Boiling it down, design thinking is a mindset and a methodology to approach challenges. It’s a process of approaching a problem from multiple perspectives and using trial and error to get to the right solution. It’s about drawing inspiration from a variety of sources and applying them to your particular challenge, resulting in innovation. Believe me, this blog post isn’t going to teach you how to do it. It took me five years of school and thousands of hours of practice to shape me.

Let me give you a snapshot of one aspect: idea-driven design. My favorite designer is Paul Rand. Developer of logos for such firms as IBM, UPS and Westinghouse, Rand is one of the great thinkers in the design field. Here’s his take:

I have two goals. The first is that everything I do as a designer must have an idea: it cannot just look nice. The second is, it has to look nice.

So, what’s an idea? The energy created by the collision of two opposing thoughts. If you give a designer a blank sheet of paper and tell him to make something that looks nice, he will be paralyzed. At the minimum, he needs a topic, a message and an audience. But he needs more than that; great design comes from a seemingly impossible contradiction. Perhaps the impossibility is budget-related. Or the combination of two impossible desires that cannot possibly co-exist. For instance, a financial services client who hates the color green. Can you imagine?!!

A designer needs a contrast to create a spark. In other words, designers cannot operate in abundance; designers need restrictions! Clients, are you listening?

Let me give you an example. David Ellis Dickerson used to write cards for Hallmark. He now has a hobby/business where he creates cards on the fly for people who get in situations Hallmark never anticipated. My favorite: someone contacted him to ask what kind of card she could give to the person whose toilet she broke. Talk about some great design parameters and some dangerous territory! Check out the vlog to hear his design process and his brilliant solution.

I find it interesting that some terms that Christians have begun to lose — think the decline of Biblical literacy and the abuse of some evangelism practices — have recently been reconditioned and given new life in the secular world. From dictionary.com:

Bible – any book, reference work, periodical, etc., accepted as authoritative, informative, or reliable.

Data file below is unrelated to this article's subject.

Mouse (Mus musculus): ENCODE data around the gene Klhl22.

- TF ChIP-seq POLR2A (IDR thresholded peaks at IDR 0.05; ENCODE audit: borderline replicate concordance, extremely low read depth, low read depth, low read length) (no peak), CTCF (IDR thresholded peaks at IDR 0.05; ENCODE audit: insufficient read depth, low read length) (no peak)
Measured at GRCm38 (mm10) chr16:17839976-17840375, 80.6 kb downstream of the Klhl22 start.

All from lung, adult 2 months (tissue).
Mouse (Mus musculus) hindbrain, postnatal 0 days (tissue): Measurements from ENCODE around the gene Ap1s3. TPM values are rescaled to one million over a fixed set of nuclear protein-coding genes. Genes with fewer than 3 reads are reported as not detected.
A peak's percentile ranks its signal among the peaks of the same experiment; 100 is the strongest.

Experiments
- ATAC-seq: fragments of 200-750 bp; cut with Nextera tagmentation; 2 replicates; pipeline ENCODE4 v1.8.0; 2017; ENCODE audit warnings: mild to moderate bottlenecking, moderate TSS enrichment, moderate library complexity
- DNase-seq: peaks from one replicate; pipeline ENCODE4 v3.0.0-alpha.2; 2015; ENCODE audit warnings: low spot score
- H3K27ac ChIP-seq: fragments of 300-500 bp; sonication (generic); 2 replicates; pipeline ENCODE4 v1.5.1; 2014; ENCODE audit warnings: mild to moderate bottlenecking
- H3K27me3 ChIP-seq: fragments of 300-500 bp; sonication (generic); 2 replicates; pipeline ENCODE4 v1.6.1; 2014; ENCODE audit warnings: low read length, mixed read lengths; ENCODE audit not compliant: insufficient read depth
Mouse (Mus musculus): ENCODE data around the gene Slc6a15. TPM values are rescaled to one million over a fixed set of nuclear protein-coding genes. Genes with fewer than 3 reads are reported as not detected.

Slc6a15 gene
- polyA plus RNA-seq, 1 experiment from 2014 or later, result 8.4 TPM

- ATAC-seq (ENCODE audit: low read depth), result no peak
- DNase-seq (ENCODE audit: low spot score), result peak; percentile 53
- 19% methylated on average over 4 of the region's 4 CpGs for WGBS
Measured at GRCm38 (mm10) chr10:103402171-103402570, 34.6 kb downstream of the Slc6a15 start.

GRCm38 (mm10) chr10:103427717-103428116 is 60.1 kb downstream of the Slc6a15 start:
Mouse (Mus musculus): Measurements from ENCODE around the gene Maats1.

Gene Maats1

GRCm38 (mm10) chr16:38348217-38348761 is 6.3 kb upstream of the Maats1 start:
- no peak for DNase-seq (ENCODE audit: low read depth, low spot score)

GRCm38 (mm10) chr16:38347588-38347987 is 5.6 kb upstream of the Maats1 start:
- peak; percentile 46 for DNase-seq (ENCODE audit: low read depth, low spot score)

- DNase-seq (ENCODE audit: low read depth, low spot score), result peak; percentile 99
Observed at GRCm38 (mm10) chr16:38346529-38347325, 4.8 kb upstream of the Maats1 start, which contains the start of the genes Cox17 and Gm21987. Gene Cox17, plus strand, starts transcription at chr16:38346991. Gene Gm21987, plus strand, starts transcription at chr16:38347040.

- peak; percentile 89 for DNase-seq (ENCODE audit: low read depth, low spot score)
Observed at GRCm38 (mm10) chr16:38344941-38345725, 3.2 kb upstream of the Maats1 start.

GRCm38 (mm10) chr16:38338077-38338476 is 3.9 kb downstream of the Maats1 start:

I’m not sure the same people who keep within easy reach The Baseball Coaching Bible, The Golf Geek’s Bible or Dog Breed Bible would ascribe the same “essential guidebook” characteristics to the Word of God.

Evangelist – a person marked by evangelical enthusiasm for or support of any cause.

Think Seth Godin. In his free ebook, he includes the following page on Evangelism:

The future belongs to people who can spread ideas.
Here are ten things to remember:
1. Create a cause. A cause seizes the moral high
ground and makes people’s lives better.
2. Love the cause. “Evangelist” isn’t a job title. It’s
a way of life. If you don’t love a cause, you can’t
evangelize it.
3. Look for agnostics, ignore atheists. It’s too
hard to convert people who deny your cause. Look
for people who are supportive or neutral instead.
4. Localize the pain. Never describe your cause by
using bull shiitake terms like “revolutionary” and
“paradigm shifting.” Instead, explain how it helps a
person.
5. Let people test drive the cause. Let people try
your cause, take it home, download it, and then
decide if it’s right for them.
6. Learn to give a demo. A person simply cannot
evangelize a product if she cannot demo it.
7. Provide a safe first step. Don’t put up any big
hurdles in the beginning of the process. The path
to adopting a cause needs a slippery slope.
8. Ignore pedigrees. Don’t focus on the people
with big titles and big reputations. Help anyone
who can help you.
9. Never tell a lie. Credibility is everything for an
evangelist. Tell the truth—even if it hurts.
Actually, especially if it hurts.
10. Remember your friends. Be nice to the people
on the way up because you might see them again
on the way down.
Guy Kawasaki is a founding partner and entrepreneur-in-residence
at Garage Technology Ventures. He is also the co-founder
of Alltop.com. Previously, he was an Apple Fellow at Apple
Computer, Inc. Guy is the author of nine books.

Perhaps it’s time for Christians to learn from today’s culture and reappropriate some of these terms for our own use. I bet Christians could be really good at evangelism.

My only angle in diversity is my age. One day I will wake up and discover that I’m an “older white male.” It’s my future, whether I like it or not, so I operate with some sense of urgency. Because age diversity is so tenuous, I spend a lot of my peer mentoring time encouraging other young people to step up and offer their gifts. Organizations need young people who are willing to use their leadership gifts!